Sparrow Health System Karen Kent VanGorder, MD, SVP/Chief Medical & Quality Officer Amy Brown, MSN, Chief Nursing Officer


Spectrum Health Joshua Kooistra, DO, SVP, Chief Medical Officer Shawn Ulreich, DSc, MSN, RN, SVP Clinical Operations, Chief Nursing Executive


Trinity Health Michigan Rosalie Tocco-Bradley, PhD, MD, Chief Clinical Officer Doug R. Dascenzo, DNP, RN, CENP, Regional Chief Nursing Officer


University of Michigan Health Jeffrey S. Desmond, MD, Chief Medical Officer Nancy May, DNP, Chief Nurse Executive


VA Ann Arbor Healthcare System Mark S. Hausman, Jr., MD, Chief of Staff Lisa Keel, MSN, RN, Interim Nurse Executive


Lisa Barry: [00:00:00] The message to get vaccinated against the COVID-19 virus has been repeated over and over for months now. This is Lisa Barry, and our physicians and nurse leaders from 21 hospital systems across Michigan are adding their voices to that message, including at Michigan Medicine. Joining us now to talk about that is Dr. Jeff Desmond, chief medical officer for Michigan Medicine. Thanks so much for talking to us.

Dr. Jeff Desmond: [00:00:24] Happy to be here. Thank you.

Lisa Barry: [00:00:26] I understand you've signed a letter along with 20 other, as I said, hospital systems across the state a letter urging people to get vaccinated. Can you tell us about that?

Dr. Jeff Desmond: [00:00:35] Yes, we did. Well, I think the chief medical officers and chief nursing officers for the health systems and hospitals are in a unique position to see the impact that COVID has--and particularly the Delta variant now--has on our patients, on our health systems, and on our communities. And we know that the vaccine is safe and effective in preventing severe disease and hospitalization and death and feel it's very important that people understand the safety of that and that we promote vaccination in order to protect our patients, to keep our health systems functioning, and to protect our communities.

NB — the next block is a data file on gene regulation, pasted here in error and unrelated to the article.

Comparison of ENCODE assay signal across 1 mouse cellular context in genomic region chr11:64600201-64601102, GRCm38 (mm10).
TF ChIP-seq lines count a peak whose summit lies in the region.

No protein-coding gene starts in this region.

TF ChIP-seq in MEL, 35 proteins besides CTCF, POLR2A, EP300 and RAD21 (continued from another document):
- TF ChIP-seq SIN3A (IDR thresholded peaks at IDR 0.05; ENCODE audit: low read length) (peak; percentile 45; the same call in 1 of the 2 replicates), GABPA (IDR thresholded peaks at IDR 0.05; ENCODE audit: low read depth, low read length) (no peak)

Lisa Barry: [00:01:16] So what can you tell us to help people understand that it is in their best interest to get vaccinated?

Dr. Jeff Desmond: [00:01:23] So, we know that the the Pfizer vaccine is fully FDA approved for those that are 16 and older. So, we were operating under emergency use authorization, but that's an approved vaccine. We know the data around the other vaccines to show that they're safe and effective. And it's the most effective way to confer immunity and to protect people from COVID. I think it's important for people to understand that we've been through several waves of this infection now. And the demand that additional disease puts on the health system puts everybody at risk. So, everything that we can do to keep people safe, the most important thing we can do, is to have them get vaccinated.

Lisa Barry: [00:02:08] I see the letter uses words of some emotion like "urgency," "compassion," and "responsibility." Do you think that might help people hear that message more clearly?

Dr. Jeff Desmond: [00:02:18] Well, I think there's a lot of information around vaccines, and people get information from a variety of places. And one of the things that we wanted to stress in that letter is that if you trust your health care providers in your health systems to get information and to have care when you're in an emergency or you have other medical conditions, please trust us in our recommendations for the vaccine because we know that the vaccine is safe and effective. So, I think we tried to appeal to people's level of concern. I think what we want to do is we want to make sure that people understand the impact that COVID and the Delta variant is having.